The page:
Not Such A Great Day In South Carolina
Legislation would tie Gov. Nikki Haley's mandated greeting to economic conditions in the state
Calling it a "let's all get real," bill S.C. Rep. Wendell Gilliard (D-Charleston) is optimistic that a bill he is co-sponsoring will get bi-partisan support and eventually pass the General Assembly.
The legislation would prohibit state employees from being forced to answer phones, "It's a great day in South Carolina," while state unemployment is higher than five percent and until all state residents have health insurance. In September Haley ordered cabinet level agencies to begin using the phone greeting.
"As soon as she initiated that we started to get calls from state employees," Gilliard said.
Gilliard and Rep. John King (D-York County) are sponsoring the bill.
While the bill may seem petty to some, Gilliard said that is part of the point, and calls the phone greeting requirement "petty" and "ridiculous."
"Instead of dealing with these petty things and gallivanting all over creation, and writing books, Gov. Haley should spend her time building a better rapport with the Senate and the House so we can get to things that actually matter," he said.
Gilliard contends that it is not a great day in South Carolina while so many state residents are without a job. South Carolina's unemployment rate dropped to 9.9 percent in November from 10.5 percent October, but still remains higher than the national rate of 8.6 percent in November.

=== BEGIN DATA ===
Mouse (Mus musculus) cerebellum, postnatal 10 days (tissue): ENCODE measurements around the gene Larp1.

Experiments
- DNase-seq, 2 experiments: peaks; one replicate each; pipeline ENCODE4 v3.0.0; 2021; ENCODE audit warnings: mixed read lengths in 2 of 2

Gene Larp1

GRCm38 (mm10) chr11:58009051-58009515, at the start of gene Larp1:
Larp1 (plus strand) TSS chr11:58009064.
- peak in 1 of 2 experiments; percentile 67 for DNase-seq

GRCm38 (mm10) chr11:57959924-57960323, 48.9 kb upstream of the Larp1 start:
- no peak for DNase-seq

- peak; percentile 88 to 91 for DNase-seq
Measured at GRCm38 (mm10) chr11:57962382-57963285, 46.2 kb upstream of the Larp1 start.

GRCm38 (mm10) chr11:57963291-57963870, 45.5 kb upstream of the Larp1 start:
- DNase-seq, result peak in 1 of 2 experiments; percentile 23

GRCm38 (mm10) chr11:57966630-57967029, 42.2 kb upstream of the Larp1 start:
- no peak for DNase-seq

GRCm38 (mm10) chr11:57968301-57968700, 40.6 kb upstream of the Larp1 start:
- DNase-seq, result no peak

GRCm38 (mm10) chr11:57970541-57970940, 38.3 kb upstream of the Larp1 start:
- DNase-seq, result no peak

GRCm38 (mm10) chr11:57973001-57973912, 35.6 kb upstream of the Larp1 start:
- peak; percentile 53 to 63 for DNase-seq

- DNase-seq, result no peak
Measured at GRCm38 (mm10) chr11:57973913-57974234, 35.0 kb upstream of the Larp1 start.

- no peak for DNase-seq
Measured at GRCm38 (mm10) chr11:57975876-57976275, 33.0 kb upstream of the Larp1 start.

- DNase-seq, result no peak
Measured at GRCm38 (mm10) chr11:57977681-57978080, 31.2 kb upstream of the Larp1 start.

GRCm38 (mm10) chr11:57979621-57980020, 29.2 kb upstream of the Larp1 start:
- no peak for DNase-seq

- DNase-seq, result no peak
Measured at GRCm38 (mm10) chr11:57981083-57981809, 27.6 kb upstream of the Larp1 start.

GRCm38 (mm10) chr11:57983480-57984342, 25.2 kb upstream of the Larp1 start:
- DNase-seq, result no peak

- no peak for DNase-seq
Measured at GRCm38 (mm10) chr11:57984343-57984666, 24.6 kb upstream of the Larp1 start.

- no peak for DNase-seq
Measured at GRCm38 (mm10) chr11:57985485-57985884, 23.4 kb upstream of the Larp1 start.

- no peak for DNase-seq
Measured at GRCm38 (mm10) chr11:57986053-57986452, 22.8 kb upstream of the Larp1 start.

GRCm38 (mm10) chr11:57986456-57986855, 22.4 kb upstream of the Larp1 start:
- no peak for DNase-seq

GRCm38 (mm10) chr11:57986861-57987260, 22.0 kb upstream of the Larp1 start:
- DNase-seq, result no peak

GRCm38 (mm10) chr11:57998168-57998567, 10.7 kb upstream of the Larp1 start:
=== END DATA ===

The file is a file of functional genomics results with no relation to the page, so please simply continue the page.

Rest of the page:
"We need to focus on important issues," Gilliard said. "To come into office and deal with petty stuff like this is ridiculous."
Gilliard also points to Haley's grading system for legislators as another example of the governor's administration's penchant for pettiness.
"Like we're still in grade school and high school, it's ridiculous," he said.
Haley's spokesman Rob Godfrey dismisses the bill.
"While a couple of disgruntled legislators focus on the negative, the feedback we’ve received has been overwhelmingly positive because people understand that the governor is changing the culture of our state," Godfrey said. "She is proud of South Carolina, and while we have challenges, we are making great progress every day. The focus of this greeting is to have state employees pass along a positive attitude and ask caller, 'How can I help you?' so that they remember — and the people know — that they work for the taxpayers. The governor has always said that it's time for government to work for the people, and this is the first step."